Space-Time is not a copy or a repetition of “Bullet Through Apple,” but rather a way to de-familiarize this canonical work so that it may acquire new meaning, and carry new concepts pertinent to our time. Space-Time de-familiarizes Edgerton’s work by shifting attention from the well-known image to its less-known production. With Dr. Jim Bales, co-Director of the Edgerton Center, we interpreted Edgerton’s lab notebooks from the MIT archives, which recorded his original set up. Since no mechanical shutter could open fast enough, Edgerton left the shutter open in a dark room and flashed a strobe light upon the speeding bullet. He used a microphone to trigger the strobe at the precise moment when it picked up the bullet’s supersonic shock wave. We found his equipment accessioned into the MIT Museum or kept as memorabilia in the Edgerton Center. The generosity of both of these institutions allowed us to restore Edgerton’s 1903 Springfield .30 caliber rifle, rifle stand, bullet catcher, prop stand, and his 1940s James and Burke Inc. medium format (4x5) “Orbit” studio camera. His 545 Techtronix Scope and triggering microphone could not be restored, and we substituted them with more recent equivalents supplied by the Edgerton Center. We conducted our work at MIT, a few hundred feet from Edgerton’s original lab, which is now the Urban Planning Department’s faculty offices. In order to safely fire a weapon of war (the Springfield served in WWI and WWII) we moved across the street to the firing range of the MIT Shooting Sports Center.
We made some important discoveries in our pursuit of historical accuracy. For example, upon close inspection of the original photograph, Debbie Douglas, Director of Collections and Curator of Science and Technology of the MIT Museum, and Mike Conti, MIT Physical Education Firearms Instructor and Rangemaster, determined that the Edgerton’s negative, which we could not locate, had been flipped in printing. The clue was the bullet’s inverted rotation. We therefore corrected the orientation in our exposure of the Kodak Portra 400 4”x5” film. Working from evidence in the original photograph such as the angle of shadows, Kyle Hounsell, graduate student in Electrical Engineering and Computer Science, Nathan Carlson Friedman, graduate student in Architecture, and Thery Mislik, Photography Instructor, established the precise relative position of all the laboratory equipment.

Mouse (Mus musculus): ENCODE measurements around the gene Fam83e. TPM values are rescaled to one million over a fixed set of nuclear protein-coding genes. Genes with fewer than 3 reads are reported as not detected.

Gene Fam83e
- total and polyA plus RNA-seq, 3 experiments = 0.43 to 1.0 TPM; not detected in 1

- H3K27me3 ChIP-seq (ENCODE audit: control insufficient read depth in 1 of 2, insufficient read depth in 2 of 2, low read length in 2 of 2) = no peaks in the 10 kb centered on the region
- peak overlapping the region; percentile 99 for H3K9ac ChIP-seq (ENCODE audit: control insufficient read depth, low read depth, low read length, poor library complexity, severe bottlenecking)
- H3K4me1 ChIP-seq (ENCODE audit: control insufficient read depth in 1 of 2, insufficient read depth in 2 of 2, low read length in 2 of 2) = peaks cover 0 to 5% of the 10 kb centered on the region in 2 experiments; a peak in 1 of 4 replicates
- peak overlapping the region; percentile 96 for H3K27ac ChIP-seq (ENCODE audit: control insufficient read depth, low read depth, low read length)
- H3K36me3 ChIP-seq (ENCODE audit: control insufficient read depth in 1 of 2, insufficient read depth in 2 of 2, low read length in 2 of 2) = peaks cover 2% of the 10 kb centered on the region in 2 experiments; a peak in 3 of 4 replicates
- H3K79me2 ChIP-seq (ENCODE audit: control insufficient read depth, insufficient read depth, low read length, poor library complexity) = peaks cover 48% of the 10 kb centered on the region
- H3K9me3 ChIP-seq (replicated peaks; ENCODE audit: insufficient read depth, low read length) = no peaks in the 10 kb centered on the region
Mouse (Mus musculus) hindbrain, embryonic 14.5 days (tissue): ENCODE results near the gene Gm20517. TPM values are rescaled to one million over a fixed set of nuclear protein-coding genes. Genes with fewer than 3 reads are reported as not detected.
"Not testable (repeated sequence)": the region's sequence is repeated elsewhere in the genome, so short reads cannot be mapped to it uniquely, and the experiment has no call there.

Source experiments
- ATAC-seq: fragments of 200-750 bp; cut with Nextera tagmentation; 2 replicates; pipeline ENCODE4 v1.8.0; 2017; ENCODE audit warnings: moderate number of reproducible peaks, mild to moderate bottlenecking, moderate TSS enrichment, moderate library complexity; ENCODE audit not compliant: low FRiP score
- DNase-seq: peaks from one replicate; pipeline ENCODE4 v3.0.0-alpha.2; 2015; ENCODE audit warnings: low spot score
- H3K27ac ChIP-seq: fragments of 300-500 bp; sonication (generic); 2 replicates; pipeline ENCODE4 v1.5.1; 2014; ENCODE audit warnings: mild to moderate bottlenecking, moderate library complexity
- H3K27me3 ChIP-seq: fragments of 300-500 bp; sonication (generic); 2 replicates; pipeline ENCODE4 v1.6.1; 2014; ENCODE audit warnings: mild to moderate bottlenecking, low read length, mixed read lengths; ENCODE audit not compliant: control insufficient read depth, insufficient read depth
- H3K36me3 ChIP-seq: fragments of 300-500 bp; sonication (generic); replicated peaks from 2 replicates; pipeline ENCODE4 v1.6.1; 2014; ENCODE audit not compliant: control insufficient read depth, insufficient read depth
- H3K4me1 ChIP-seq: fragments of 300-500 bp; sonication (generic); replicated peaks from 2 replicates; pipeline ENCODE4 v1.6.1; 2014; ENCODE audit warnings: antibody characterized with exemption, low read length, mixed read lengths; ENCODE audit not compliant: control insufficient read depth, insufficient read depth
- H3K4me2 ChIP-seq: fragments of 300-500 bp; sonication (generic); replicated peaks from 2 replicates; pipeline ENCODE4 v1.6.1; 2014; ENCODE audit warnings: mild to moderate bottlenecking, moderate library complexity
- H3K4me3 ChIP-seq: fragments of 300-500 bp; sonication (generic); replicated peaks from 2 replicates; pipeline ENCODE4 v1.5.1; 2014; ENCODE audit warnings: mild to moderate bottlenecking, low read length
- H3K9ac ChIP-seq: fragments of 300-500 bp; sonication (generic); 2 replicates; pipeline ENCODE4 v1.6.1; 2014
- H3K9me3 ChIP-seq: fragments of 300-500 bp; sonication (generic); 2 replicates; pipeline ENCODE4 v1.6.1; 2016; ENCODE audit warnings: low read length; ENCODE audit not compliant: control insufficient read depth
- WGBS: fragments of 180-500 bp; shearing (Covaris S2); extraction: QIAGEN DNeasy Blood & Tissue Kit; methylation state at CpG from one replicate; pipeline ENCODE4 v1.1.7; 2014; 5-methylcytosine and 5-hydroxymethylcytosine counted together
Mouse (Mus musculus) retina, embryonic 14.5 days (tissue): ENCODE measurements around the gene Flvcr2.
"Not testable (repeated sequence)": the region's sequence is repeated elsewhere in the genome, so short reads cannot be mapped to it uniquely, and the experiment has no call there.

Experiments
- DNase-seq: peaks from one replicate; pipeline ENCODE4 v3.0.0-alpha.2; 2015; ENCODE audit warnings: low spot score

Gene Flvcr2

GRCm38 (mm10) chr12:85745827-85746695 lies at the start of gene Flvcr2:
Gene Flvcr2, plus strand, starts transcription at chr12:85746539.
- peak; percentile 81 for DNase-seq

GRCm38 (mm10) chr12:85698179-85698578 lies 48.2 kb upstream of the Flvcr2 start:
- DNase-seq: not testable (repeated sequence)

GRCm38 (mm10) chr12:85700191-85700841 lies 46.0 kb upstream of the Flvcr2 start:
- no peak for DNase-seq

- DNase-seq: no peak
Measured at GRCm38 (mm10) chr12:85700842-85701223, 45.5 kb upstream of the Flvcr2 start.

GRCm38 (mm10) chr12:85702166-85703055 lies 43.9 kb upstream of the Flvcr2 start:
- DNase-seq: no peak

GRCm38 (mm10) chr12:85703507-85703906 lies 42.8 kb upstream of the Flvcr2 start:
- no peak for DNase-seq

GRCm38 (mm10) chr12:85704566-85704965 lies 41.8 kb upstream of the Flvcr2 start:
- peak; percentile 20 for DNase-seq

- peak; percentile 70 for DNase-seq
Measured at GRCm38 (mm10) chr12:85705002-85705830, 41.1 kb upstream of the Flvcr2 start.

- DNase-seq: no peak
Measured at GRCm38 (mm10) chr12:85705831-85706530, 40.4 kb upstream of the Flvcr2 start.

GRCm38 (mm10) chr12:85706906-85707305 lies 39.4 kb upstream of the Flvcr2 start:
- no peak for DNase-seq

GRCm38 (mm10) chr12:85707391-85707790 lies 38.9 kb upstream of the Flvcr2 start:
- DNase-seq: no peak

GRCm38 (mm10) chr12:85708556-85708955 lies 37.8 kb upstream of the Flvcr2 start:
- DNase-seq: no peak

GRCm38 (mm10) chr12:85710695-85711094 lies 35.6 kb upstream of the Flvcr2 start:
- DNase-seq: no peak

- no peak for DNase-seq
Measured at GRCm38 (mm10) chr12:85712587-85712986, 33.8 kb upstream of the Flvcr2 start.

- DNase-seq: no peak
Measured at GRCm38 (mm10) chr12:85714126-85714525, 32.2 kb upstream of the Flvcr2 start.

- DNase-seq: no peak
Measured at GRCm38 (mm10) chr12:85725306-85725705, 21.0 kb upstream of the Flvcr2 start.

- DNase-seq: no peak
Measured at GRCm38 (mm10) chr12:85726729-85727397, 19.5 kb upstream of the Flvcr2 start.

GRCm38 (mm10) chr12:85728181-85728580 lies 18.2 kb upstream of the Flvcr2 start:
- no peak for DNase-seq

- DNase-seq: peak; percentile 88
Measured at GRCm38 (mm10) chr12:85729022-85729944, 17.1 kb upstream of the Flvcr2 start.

We were well aware that historical accuracy is a receding horizon. Re-enactments cannot achieve what they set out to do because time makes every act unique. The re-enactment’s perceived futility is precisely what makes it a powerful aesthetic practice in its own right. It is a counterpoint to the contemporary reductive valuation of art and architecture according to their contemporaneity.
Jorge Otero-Pailos is an architect, artist and theorist specialized in experimental forms of preservation. He earned a PhD at MIT in 2002 and is now Associate Professor of Historic Preservation in Columbia University’s GSAPP. His work rethinks preservation as a powerful countercultural practice that creates alternative futures for our world heritage. His installations have been exhibited at the Venice Art Biennial (2009), and the Manifesta European Contemporary Art Biennial (2008). He practices as a preservation architect in collaboration with leading designers. He is the Founder and Editor of the journal Future Anterior, and the author of Architecture’s Historical Turn: Phenomenology and the Rise of the Postmodern (University of Minnesota Press, 2010).
"SPACE-TIME", by Jorge Otero-Pailos, in collaboration with MIT
©2013 Jorge Otero-Pailos
Historical artifacts provided by MIT Museum and MIT Edgerton Center; Firearms expertise and operation by Mike Conti; Scene set and lit, and latent image captured by Nathan Carlson Friedman, Kyle Hounsell, Theresa Mislick, James W. Bales, and Jorge Otero-Pailos.